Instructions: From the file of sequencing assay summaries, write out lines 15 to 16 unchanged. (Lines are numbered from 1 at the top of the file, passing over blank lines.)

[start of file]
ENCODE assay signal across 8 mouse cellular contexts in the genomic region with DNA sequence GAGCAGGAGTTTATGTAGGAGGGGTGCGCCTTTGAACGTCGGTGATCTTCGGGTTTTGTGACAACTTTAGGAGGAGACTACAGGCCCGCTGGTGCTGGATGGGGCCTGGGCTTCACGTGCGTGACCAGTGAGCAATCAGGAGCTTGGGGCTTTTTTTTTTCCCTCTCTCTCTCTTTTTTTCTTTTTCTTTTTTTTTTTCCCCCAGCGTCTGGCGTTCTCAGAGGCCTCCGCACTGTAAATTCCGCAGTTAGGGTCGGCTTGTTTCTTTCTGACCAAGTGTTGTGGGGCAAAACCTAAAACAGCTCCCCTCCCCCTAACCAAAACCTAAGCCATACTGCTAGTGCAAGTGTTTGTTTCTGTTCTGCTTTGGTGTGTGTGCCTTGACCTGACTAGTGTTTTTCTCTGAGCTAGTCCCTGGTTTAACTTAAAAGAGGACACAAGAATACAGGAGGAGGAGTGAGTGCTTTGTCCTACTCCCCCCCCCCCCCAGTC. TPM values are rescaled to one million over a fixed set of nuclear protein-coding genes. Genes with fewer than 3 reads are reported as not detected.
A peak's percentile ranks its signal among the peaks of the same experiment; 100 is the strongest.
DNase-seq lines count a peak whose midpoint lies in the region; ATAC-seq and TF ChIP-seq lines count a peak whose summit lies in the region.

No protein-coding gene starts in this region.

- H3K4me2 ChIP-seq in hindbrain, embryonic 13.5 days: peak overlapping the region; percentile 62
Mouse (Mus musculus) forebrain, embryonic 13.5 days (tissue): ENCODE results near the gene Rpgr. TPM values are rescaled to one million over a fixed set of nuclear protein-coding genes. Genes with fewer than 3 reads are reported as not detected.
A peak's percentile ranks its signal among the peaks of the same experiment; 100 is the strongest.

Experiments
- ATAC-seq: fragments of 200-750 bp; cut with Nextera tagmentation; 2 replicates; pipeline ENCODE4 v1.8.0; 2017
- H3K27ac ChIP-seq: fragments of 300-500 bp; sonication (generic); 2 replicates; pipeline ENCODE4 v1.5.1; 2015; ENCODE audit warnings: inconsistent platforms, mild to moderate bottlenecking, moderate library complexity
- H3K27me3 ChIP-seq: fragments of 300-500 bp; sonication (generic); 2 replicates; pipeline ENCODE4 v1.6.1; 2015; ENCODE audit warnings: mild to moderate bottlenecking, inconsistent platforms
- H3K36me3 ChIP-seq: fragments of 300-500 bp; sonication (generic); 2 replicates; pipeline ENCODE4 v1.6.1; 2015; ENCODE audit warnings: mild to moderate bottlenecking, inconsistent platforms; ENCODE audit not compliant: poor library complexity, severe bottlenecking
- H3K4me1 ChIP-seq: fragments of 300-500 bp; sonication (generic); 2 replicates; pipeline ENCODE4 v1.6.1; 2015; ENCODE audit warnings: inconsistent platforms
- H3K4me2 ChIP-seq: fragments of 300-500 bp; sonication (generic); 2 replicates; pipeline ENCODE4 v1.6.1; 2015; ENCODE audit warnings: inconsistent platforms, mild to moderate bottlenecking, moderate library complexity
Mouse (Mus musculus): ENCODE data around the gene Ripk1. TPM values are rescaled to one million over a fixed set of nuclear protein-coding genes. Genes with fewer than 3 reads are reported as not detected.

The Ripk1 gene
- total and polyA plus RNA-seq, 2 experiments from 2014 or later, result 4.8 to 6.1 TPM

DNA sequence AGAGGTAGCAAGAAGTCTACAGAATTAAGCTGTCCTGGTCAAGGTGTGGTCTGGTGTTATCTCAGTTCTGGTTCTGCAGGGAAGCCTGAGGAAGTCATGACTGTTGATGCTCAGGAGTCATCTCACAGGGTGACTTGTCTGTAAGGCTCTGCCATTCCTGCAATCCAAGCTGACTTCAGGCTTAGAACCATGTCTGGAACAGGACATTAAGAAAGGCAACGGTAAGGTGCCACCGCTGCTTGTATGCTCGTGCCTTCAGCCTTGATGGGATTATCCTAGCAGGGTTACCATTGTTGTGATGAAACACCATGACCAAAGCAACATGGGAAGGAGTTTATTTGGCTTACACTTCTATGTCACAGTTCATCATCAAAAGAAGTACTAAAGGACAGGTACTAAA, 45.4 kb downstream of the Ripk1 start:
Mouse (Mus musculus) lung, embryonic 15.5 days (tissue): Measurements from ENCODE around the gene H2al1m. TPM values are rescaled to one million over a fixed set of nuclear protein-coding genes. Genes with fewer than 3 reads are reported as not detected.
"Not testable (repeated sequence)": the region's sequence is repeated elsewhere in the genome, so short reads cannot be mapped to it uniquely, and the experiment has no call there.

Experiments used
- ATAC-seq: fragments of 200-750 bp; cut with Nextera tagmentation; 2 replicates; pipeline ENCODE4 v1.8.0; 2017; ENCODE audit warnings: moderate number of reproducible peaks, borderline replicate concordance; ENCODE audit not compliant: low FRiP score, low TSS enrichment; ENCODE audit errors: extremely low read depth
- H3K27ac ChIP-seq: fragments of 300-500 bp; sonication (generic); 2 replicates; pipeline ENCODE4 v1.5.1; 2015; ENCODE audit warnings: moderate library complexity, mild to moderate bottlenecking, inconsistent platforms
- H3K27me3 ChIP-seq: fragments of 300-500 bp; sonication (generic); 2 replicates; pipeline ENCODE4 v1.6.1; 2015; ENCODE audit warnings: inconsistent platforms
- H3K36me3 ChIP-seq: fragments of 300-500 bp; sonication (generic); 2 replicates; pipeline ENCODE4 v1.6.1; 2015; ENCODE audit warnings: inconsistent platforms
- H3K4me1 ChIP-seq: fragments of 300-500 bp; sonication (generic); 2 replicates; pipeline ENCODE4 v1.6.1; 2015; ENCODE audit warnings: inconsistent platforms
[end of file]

Mouse (Mus musculus): ENCODE data around the gene Ripk1. TPM values are rescaled to one million over a fixed set of nuclear protein-coding genes. Genes with fewer than 3 reads are reported as not detected.

The Ripk1 gene